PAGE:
This Colorful Vacation Home Is Bursting with Cowboy Spirit
When Jorge Almada is at his home on a remote 12,000-acre ranch in northern Mexico's Sonoran Desert, he lassos visiting family and friends for a horseback-riding expedition at high noon. They traverse ragged, khaki-colored hills and valleys for an hour or two, never passing another soul. Their destination varies, but wherever the group dismounts for lunch, they sit around a long, linen-draped table to eat. "It's a tradition that dates back three generations," Almada says. But these days, ranch hands roll out a refurbished taco truck to cook from.
The cinematic splendor of those outings carries right through to Almada's house, a painted-brick casita he and his life partner, Anne-Marie Midy, built on the property, which is owned by Almada's aunt, Alejandra Redo. The couple is the creative duo behind the artisanal Mexican furniture manufacturer and design firm Casamidy, which employs 60 metalworkers, glassblowers, mosaicists, and other craftspeople to produce handmade furniture.
The two of them share an exuberant, cross-cultural aesthetic: Almada was raised in Sonora and Arizona by his Mexican father and American mother, while Midy grew up in Paris with her French father and American mother. After meeting in the United States and spending time in New York (where Midy was a designer for this magazine), they moved to Mexico City and then San Miguel de Allende, Mexico, where their 21-year-old business is based. They currently live in Brussels, because Midy wanted their sons—Olivier, 13, and Antoine, 12—to go to school in Europe and speak French, but they spend Christmas, Easter, and a stretch of each summer at the ranch.
Inside the couple's colorful kitchen, turquoise enamelware, including a stockpot turned into a hanging light fixture, makes the room pop. Picnic baskets and a cooler are always at the ready for eating outside. The Colonial table is made from sabino, a wood used in 19th-century Mexican furniture.
"Life here is all about family, horses, and 'ranch manners,'" says Almada. "Manners are very important to cowboy culture. You have to wear clean clothes, and be willing to serve other people and be at their disposal. You have to be able to depend on yourself." The couple is instilling this ethos in their sons, who are learning to cater to guests and know to bring in enough oak logs for the fireplace and antique wood stove. "It's our version of the Boy Scouts," he jokes.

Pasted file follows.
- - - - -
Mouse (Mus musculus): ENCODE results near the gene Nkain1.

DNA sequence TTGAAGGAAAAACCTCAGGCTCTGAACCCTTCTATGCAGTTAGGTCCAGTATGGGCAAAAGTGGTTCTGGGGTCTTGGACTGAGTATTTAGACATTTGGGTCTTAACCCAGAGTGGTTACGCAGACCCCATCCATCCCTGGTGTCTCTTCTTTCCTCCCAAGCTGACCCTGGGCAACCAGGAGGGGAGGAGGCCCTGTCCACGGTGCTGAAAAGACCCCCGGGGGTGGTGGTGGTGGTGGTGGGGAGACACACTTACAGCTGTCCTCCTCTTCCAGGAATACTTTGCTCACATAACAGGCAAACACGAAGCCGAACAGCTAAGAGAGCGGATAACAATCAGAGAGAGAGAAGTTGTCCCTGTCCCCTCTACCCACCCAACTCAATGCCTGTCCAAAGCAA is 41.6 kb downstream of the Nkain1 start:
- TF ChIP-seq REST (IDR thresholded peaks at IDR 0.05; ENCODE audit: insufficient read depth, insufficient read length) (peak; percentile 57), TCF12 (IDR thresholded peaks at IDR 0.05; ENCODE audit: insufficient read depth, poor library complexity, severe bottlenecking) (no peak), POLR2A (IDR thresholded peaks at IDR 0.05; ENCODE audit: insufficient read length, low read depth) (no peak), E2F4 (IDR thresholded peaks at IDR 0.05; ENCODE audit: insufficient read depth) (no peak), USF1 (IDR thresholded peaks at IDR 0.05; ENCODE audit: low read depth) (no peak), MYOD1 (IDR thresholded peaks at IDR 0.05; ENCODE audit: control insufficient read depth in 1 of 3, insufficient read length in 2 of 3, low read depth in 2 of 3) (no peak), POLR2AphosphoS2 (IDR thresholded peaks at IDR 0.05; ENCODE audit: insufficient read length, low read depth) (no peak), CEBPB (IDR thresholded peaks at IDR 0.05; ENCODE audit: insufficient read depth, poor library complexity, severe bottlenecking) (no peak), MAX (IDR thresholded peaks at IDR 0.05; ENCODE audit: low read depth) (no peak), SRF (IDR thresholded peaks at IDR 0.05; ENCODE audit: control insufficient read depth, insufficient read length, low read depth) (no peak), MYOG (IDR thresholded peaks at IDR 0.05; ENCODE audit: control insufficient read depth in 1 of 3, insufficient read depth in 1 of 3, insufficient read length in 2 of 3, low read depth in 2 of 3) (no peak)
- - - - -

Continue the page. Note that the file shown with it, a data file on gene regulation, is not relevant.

For Midy, the primal connection to the rugged landscape is a revelation. "It gets in your skin," she says, sounding a lot like a cowboy herself. "You wake up with the sun, and slow down when it sets. Things get very simple. It rips my heart when we have to leave."
When not on horseback, the couple get around in a 1966 Ford pickup.
Almada and Midy often give friends leather belts made by a local saddlemaker.
Cowboys moonlighting as masons built the house from bricks made on the ranch. The Hospicio leather stools, wrought-iron Hiver sofa (in foreground), and Ojai sectional are from Casamidy.The plaid pillows were purchased at Muji in Paris, and the mid century woven chairs are by the Bauhaus-trained American designer Michael van Beuren, who worked and lived in Mexico. The massive circa-1930s bookcase was commissioned by Almada's grandfather to hold his library of Spanish literature.
The master bathroom is lined with Almada's photos of friends on the ranch. Each is hung in an identical red frame, made in San Miguel. "It's controlled chaos—the pictures look good even when they're hanging crooked," he says.
Soak It In
A copper tub is a deliberate nod to the mining towns of nearby Arizona, which is nicknamed the Copper State. The antique church candelabrum was purchased in San Miguel, and the towels are by Pendleton.
Stick to the Theme
In a guest room, framed 19th-century prints hang above Casamidy's Hiver Strap headboard and coordinating side table, which are made of gold-leaved iron and saddle leather. The couple bought the bedcover on a trip to Bali.
Fun with Color and Pattern
The home has the generous proportions and double-height ceilings of the Flemish farmhouses the couple admire in Belgium. Inside, rooms are filled with heirloom Mexican furniture from Almada's father, antiques from San Miguel, art from Europe, leather-and-iron pieces they designed, and items like saddle blankets and enamel cookware that they buy in Bisbee, Arizona, a border town 90 minutes away where they also stock up on groceries.
Into the Sunset
The family's sit-down picnic begins at 2 p.m. and sometimes lasts until dusk.